The Atonement – Robert Farrar Capon

rfc“I began, as most Christians do, with the image of Christ’s death on the cross as a sacrifice: Jesus the Great High Priest offers up to God his death as the Saving Victim and thereby makes a perfect satisfaction for the sins of the world. But for a number of reasons, I found this image less than satisfactory…it sounds awfully like a merely divine transaction: God doesn’t really help us out that much; the Trinity simply fixes up its internal relationships so the Father isn’t mad at us anymore. [And] when I came to take seriously the idea that all times and places, however unreconciled in themselves, are held eternally in God, all I could come up with was either a very large hell (which is, admittedly, one of the images of Scripture – but that large?) or a very unsatisfactory heaven, full of unrelieved agony. Consequently, I found myself casting about for some imagery that would either shrink hell to reasonable theological proportions (thus allowing the divine Success to look a little less like cosmic failure); or, alternatively, cleaning up the New Jerusalem so it wouldn’t look so much like the South Bronx.

What came to hand was the image of the dead human mind of Jesus between the time of his death and the day of his resurrection. It struck me that if you took the utter deadness of that mind… and posited the sheer oblivion of that mind as an eternal fact, you came up with a kind of universal black hole down which all the unreconciled evil of the world could be dumped. God says he will remember our iniquities no more; the dead human mind of Christ seemed to provide a way for omniscience to do just that: Jesus takes all the badness down into the forgettery of his death and offers to the Father only what is held in the memory of his resurrection. Christ as eternally dead (if he was dead even ten minutes, those ten minutes are still held eternally) provides you with someplace to put evil – with a hell inside Christ’s human death, so to speak. And correspondingly, Christ as eternally risen provides you with a ‘place’ for heaven: heaven is the actual, historical world that he offers, eternally reconciled, to the Father… all the unspeakable things go unspoken at the picnic by the Word who in the resurrection speaks them only to himself, in his death.”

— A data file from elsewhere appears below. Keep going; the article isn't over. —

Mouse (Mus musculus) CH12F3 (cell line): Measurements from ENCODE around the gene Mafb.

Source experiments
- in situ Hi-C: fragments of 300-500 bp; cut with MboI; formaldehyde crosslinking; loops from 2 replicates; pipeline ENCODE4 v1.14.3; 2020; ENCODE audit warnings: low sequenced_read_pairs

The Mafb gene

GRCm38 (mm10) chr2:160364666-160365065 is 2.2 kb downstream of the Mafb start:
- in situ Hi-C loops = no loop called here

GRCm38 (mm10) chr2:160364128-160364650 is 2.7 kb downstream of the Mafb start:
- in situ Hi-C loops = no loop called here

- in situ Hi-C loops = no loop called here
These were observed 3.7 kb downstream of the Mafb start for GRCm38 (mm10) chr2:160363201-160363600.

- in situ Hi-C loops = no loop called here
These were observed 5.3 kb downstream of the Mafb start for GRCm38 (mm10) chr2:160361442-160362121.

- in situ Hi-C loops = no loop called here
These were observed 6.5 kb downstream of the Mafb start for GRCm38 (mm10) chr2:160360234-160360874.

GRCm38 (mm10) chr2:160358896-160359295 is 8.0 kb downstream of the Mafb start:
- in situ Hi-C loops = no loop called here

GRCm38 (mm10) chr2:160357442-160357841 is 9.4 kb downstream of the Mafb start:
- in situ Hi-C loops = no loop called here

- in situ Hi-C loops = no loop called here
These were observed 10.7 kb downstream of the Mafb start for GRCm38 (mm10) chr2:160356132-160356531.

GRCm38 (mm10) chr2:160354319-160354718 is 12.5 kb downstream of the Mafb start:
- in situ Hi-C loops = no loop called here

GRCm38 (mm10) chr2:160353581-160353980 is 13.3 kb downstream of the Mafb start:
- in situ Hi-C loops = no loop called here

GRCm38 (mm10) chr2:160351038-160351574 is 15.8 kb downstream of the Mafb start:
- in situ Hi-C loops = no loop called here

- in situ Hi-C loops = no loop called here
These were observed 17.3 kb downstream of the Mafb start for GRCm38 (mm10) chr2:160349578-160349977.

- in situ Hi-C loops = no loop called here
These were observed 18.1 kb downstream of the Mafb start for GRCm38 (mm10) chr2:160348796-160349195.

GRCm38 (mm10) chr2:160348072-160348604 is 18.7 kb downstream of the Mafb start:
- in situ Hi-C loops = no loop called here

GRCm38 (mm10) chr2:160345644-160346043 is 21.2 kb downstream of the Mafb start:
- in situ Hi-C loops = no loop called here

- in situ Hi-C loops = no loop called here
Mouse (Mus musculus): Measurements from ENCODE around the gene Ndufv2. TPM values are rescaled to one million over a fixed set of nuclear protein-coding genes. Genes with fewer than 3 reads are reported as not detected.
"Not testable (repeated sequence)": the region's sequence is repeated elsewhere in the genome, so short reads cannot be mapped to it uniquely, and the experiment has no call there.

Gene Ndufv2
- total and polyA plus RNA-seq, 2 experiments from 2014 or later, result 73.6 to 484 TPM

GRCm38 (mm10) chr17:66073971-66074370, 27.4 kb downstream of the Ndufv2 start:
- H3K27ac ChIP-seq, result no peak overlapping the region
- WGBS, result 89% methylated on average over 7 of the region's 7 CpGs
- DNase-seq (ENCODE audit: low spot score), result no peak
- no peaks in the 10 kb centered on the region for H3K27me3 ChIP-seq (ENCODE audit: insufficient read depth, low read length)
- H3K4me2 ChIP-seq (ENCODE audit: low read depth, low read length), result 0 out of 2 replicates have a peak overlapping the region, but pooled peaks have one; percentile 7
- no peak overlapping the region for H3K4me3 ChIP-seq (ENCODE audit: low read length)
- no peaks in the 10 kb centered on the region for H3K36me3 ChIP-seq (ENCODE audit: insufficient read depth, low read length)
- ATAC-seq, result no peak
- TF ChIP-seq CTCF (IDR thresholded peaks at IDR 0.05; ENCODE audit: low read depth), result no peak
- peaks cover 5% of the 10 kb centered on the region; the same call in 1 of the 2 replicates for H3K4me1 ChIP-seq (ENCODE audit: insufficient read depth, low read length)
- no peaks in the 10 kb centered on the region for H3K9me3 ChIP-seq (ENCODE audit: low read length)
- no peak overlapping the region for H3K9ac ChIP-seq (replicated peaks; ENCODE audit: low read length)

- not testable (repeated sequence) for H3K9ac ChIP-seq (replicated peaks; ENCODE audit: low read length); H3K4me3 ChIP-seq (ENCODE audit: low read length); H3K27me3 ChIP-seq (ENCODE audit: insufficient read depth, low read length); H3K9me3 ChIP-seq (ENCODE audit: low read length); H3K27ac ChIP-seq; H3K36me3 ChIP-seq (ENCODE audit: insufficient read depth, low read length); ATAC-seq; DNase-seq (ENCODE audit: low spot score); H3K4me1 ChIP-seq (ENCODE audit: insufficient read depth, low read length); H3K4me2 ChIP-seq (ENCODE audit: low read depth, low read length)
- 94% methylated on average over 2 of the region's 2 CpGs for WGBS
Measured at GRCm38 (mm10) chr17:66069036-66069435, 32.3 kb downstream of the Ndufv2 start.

(Taken from Between Noon and Three)

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